My Department has set an ambition for a 20% increase in girls’ entry to A-level mathematics and science by 2020. We fund programmes in schools and colleges to encourage young people to take qualifications in science, technology, engineering and maths, and to improve achievement in those subjects. Those working in science and technology careers are paid on average 19% more than those in other professions, so motivating girls to study those subjects is important if we are to eliminate the gender pay gap.

Nursing is now a graduate-entry profession, and STEM subjects form part of the course for student nurses. Once they qualify, student nurses take on the role of many junior doctors in prescribing medication and ordering investigations, so does the Minister agree that nursing is a STEM career to which young women, and indeed young men, should aspire?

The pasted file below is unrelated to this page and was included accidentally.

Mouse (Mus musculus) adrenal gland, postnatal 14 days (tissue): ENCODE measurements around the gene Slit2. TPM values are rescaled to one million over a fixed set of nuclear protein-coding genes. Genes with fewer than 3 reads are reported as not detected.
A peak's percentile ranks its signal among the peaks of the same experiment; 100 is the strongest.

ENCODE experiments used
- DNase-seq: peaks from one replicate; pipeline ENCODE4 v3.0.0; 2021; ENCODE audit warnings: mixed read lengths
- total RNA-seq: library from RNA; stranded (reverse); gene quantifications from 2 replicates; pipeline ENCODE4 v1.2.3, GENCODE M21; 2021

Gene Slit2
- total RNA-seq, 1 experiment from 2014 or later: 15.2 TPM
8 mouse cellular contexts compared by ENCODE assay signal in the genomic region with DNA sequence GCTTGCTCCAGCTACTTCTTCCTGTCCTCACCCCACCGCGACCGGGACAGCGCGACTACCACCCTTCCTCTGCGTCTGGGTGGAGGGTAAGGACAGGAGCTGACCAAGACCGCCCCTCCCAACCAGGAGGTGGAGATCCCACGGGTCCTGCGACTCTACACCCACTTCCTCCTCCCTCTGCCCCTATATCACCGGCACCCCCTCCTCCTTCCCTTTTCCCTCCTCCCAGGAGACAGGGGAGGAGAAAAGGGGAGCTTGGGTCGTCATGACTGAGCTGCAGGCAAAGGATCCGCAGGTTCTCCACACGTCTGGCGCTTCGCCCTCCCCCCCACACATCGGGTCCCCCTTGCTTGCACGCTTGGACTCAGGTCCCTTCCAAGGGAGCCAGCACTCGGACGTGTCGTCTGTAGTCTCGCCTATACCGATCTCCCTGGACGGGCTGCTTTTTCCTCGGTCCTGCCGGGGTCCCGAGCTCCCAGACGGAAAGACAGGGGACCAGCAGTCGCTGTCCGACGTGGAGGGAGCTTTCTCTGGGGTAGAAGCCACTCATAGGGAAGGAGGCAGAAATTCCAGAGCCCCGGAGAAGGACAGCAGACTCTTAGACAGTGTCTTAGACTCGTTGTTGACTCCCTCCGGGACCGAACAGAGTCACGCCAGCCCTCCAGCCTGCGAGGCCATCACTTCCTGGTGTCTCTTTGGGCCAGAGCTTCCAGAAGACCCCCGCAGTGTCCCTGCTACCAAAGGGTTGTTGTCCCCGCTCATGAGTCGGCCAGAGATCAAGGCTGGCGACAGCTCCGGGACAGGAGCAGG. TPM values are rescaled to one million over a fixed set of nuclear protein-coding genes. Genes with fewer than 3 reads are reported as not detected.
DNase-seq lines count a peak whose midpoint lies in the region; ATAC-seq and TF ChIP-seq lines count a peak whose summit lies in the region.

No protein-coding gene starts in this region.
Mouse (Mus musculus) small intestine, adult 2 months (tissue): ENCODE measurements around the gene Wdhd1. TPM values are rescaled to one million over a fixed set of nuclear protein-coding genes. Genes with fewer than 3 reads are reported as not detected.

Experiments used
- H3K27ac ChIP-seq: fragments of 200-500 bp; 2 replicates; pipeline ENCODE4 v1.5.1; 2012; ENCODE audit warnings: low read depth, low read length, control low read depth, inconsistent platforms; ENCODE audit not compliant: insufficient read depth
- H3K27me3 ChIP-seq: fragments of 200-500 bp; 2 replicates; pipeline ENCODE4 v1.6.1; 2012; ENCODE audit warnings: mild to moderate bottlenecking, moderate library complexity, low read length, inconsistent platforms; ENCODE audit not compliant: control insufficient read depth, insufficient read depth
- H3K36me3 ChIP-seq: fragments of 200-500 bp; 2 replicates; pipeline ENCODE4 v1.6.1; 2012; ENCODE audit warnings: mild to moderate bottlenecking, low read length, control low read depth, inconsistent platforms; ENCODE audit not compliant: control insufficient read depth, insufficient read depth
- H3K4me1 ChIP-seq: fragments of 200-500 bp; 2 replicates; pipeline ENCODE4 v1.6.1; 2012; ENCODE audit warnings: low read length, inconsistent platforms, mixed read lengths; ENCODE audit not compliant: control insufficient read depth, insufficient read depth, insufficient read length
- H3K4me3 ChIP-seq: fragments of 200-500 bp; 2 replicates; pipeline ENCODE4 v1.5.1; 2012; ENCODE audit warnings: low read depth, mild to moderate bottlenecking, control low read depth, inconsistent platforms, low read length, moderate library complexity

I know about my hon. Friend’s own nursing background, and I agree that nursing is a fantastic career for young women, and indeed young men. We are committed to strengthening careers provision for young people across England, and projects funded through the Careers and Enterprise Company’s investment fund will do just that. She may be aware of a project led by Skills East Sussex that seeks to improve the work-readiness of young people, the take-up of apprenticeships locally, and the gender balance in key sectors.

Owing to ongoing cultural stereotypes and a lack of visible role models, many women do not realise the fantastic career opportunities that engineering and STEM subjects offer until they have left formal education. What is the Minister doing to ensure that routes are available for retraining older women, particularly through adult education and lifelong learning?